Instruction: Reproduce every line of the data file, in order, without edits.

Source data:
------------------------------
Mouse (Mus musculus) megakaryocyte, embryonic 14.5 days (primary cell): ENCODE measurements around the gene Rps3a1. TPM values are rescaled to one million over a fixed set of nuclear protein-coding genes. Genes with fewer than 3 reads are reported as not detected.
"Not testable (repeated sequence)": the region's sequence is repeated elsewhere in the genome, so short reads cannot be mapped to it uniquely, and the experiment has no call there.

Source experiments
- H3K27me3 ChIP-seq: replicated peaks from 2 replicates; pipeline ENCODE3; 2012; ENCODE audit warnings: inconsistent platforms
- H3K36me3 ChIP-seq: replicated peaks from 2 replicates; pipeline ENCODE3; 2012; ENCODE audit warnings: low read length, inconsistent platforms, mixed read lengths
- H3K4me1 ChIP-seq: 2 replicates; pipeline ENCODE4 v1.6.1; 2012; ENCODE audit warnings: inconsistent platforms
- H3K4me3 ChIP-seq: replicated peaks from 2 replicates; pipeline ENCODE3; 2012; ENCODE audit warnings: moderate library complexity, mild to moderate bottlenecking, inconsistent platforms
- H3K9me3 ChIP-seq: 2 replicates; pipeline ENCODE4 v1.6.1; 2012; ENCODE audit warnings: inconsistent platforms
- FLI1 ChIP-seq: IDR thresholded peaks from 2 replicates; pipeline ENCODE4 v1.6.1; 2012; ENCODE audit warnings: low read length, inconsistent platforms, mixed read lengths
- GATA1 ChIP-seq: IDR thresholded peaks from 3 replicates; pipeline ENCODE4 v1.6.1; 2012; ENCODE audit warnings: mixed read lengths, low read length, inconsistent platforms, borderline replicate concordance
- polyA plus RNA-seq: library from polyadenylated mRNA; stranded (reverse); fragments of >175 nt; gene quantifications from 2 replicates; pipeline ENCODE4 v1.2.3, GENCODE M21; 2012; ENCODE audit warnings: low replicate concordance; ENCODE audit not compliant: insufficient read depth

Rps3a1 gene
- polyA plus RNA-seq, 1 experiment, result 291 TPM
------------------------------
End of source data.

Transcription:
Mouse (Mus musculus) megakaryocyte, embryonic 14.5 days (primary cell): ENCODE measurements around the gene Rps3a1. TPM values are rescaled to one million over a fixed set of nuclear protein-coding genes. Genes with fewer than 3 reads are reported as not detected.
"Not testable (repeated sequence)": the region's sequence is repeated elsewhere in the genome, so short reads cannot be mapped to it uniquely, and the experiment has no call there.

Source experiments
- H3K27me3 ChIP-seq: replicated peaks from 2 replicates; pipeline ENCODE3; 2012; ENCODE audit warnings: inconsistent platforms
- H3K36me3 ChIP-seq: replicated peaks from 2 replicates; pipeline ENCODE3; 2012; ENCODE audit warnings: low read length, inconsistent platforms, mixed read lengths
- H3K4me1 ChIP-seq: 2 replicates; pipeline ENCODE4 v1.6.1; 2012; ENCODE audit warnings: inconsistent platforms
- H3K4me3 ChIP-seq: replicated peaks from 2 replicates; pipeline ENCODE3; 2012; ENCODE audit warnings: moderate library complexity, mild to moderate bottlenecking, inconsistent platforms
- H3K9me3 ChIP-seq: 2 replicates; pipeline ENCODE4 v1.6.1; 2012; ENCODE audit warnings: inconsistent platforms
- FLI1 ChIP-seq: IDR thresholded peaks from 2 replicates; pipeline ENCODE4 v1.6.1; 2012; ENCODE audit warnings: low read length, inconsistent platforms, mixed read lengths
- GATA1 ChIP-seq: IDR thresholded peaks from 3 replicates; pipeline ENCODE4 v1.6.1; 2012; ENCODE audit warnings: mixed read lengths, low read length, inconsistent platforms, borderline replicate concordance
- polyA plus RNA-seq: library from polyadenylated mRNA; stranded (reverse); fragments of >175 nt; gene quantifications from 2 replicates; pipeline ENCODE4 v1.2.3, GENCODE M21; 2012; ENCODE audit warnings: low replicate concordance; ENCODE audit not compliant: insufficient read depth

Rps3a1 gene
- polyA plus RNA-seq, 1 experiment, result 291 TPM